In 2005 when I was leaving India to return home, I’m pretty sure that technically I was kicked out of the country. It was my debut overseas trip and also the first time I could afford to buy whatever the hell I liked, within reason – we’re not talking a Maserati or a luxury yacht here, and I have no inclination to have my own exotic python zoo either. I’m talking about getting a few clothes tailor-made, treating myself to a nice piece of turquoise and silver jewellery, buying odd, dusty brass items from that hole in the wall shop five alleyways past the cyber cafe with the public urinal outside it, or going to R-Expo and indulging in my ecologically created, natural ingredient incense, soaps, shampoos and perfumes enough to last for an entire year.
It was really when I came across Janpath – a row of Tibetan shops in Delhi – that I came a cropper. Shop after shop of Tibetan goods. Did I mention turquoise jewellery? Beaded belts and cellphone holders, Buddhist items, brass items, prayer flags, miniature replica Singer sewing machines, anciently devised astronomy instuments… I blame the Tibetans. Yeah. It’s their fault I had to wear fifteen necklaces, eight anklets, twelve bracelets, a couple of beaded belts, six toe-rings and half a dozen beaded cellphone holders when exiting the country. The miscreants! And the Indian guy in the hardware shop three doors down from our guesthouse wasn’t much help either. Fancy selling people beautiful, large, ornate brass padlocks like he does. I had to wear trousers with heaps of pockets to stuff them in, due to my luggage being twelve kilos overweight already (yes, there was many a guilty party forcing me to buy stuff along the way). Upon my departure from Delhi International Airport, an Indian lady waved a metal detector over me three times and sent me into a wee curtained-off space to strip yet another layer of goods off my beleaguered body. The fourth time it beeped, she exclaimed ‘Oh my God! Get out!’ I think that could count as being kicked out, don’t you?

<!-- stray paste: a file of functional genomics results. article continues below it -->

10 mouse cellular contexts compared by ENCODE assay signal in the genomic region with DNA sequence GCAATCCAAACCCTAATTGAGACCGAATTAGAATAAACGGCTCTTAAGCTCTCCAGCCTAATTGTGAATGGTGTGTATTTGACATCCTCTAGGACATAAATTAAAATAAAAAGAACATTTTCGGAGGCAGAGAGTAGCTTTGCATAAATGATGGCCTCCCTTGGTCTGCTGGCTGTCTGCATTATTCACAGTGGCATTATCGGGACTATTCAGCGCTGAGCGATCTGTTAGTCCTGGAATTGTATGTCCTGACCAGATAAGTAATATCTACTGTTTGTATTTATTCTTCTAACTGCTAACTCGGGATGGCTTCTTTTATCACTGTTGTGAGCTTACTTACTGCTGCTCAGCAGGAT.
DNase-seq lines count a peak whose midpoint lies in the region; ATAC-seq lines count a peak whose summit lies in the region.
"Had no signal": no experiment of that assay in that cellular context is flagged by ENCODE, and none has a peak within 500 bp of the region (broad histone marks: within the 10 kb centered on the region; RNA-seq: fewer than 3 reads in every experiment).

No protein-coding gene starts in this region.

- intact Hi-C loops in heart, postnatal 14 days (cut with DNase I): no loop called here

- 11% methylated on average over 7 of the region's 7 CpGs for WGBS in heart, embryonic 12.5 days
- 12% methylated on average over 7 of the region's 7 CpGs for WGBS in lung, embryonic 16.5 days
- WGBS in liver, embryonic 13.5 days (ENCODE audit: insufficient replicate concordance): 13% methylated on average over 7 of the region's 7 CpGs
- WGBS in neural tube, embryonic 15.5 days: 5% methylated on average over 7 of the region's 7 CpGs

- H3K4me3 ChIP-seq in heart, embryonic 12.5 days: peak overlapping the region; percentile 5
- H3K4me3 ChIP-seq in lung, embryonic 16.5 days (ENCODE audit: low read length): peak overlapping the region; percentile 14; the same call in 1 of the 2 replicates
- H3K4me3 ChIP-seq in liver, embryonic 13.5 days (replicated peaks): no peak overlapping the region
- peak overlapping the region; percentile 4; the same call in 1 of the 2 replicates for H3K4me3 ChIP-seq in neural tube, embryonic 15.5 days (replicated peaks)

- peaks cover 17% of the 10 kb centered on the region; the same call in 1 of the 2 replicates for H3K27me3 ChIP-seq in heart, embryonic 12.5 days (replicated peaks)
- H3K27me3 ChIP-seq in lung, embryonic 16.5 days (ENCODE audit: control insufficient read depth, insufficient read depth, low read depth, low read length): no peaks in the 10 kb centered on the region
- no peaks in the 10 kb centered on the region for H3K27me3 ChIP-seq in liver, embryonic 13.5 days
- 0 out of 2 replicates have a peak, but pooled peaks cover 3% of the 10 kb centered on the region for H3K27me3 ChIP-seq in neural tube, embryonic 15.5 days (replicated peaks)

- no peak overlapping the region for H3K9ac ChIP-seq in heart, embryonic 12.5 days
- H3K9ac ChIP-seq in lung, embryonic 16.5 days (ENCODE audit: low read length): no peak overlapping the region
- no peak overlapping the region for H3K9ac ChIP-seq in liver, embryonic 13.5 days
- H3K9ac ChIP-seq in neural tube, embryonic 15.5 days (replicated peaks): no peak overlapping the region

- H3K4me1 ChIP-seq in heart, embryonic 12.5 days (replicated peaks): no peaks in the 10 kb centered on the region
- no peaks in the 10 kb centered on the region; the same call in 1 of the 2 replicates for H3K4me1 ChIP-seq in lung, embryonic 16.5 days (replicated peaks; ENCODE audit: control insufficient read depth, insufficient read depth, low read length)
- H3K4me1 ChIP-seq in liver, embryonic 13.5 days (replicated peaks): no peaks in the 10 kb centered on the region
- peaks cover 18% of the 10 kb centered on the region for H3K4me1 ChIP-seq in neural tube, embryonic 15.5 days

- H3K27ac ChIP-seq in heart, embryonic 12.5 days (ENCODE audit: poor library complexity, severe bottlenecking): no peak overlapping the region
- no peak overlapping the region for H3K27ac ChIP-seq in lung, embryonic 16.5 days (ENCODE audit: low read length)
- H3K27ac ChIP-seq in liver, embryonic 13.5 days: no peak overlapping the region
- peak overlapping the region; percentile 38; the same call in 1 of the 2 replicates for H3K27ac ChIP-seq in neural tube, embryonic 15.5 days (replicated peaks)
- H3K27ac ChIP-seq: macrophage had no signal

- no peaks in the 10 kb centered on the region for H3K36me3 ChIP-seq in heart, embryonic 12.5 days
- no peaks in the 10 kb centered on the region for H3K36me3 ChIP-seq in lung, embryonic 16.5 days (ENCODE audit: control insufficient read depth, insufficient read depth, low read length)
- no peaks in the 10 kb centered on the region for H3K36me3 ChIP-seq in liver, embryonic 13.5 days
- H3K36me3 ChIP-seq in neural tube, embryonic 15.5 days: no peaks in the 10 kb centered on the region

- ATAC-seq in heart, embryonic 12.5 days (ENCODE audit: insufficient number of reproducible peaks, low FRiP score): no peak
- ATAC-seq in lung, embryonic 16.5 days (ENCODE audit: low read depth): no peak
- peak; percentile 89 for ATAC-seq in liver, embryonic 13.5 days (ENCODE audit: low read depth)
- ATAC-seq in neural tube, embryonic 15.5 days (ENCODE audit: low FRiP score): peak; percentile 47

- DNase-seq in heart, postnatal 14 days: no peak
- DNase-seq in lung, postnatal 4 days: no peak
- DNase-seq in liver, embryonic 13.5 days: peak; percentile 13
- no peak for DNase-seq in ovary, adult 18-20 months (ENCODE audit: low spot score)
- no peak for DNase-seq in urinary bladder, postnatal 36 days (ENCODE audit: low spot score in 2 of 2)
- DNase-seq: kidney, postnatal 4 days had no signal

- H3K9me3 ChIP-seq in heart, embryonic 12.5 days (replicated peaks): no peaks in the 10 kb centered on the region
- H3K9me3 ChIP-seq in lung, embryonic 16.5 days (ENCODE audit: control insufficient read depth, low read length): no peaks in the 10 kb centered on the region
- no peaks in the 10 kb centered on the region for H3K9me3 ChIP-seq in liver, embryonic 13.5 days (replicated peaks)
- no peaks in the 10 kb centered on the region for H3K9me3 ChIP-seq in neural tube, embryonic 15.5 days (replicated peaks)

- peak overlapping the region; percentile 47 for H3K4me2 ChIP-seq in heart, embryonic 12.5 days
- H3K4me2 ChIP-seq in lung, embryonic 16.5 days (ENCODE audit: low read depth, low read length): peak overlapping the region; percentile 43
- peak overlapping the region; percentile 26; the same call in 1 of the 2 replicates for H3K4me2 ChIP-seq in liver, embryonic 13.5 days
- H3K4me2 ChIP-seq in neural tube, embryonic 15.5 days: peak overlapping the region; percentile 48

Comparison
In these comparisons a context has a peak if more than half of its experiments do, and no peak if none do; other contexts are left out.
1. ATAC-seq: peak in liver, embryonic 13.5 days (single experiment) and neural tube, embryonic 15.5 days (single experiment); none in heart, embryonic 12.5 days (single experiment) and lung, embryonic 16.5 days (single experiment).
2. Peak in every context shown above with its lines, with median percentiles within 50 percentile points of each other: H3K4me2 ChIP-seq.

Several times since then I have had Indian Customs gentlemen search through my luggage and pull out wind-up rickshaws, animal-shaped padlocks with mighty spikes through the middle, brass and copper dragon-draped horns, wire motorbikes and other ‘relics’ of my stay in their fine country, and ask me where I got them from. Funny, me giving directions to local people on where to go and shop for stuff they had never laid eyes on before.
So anyway, when I wake up in my tiny house each morn, I lie there for a few minutes and look at my ‘relics’ hanging and sitting all over the place, and remember little stories in my head about where I was and the person I met while acquiring this and that object. It really is rather a nice start to the day.
So what strange and odd relics have you picked up from your travels? Speak, oh fellow bargainers. Make me feel less alone as a relicaholic…please…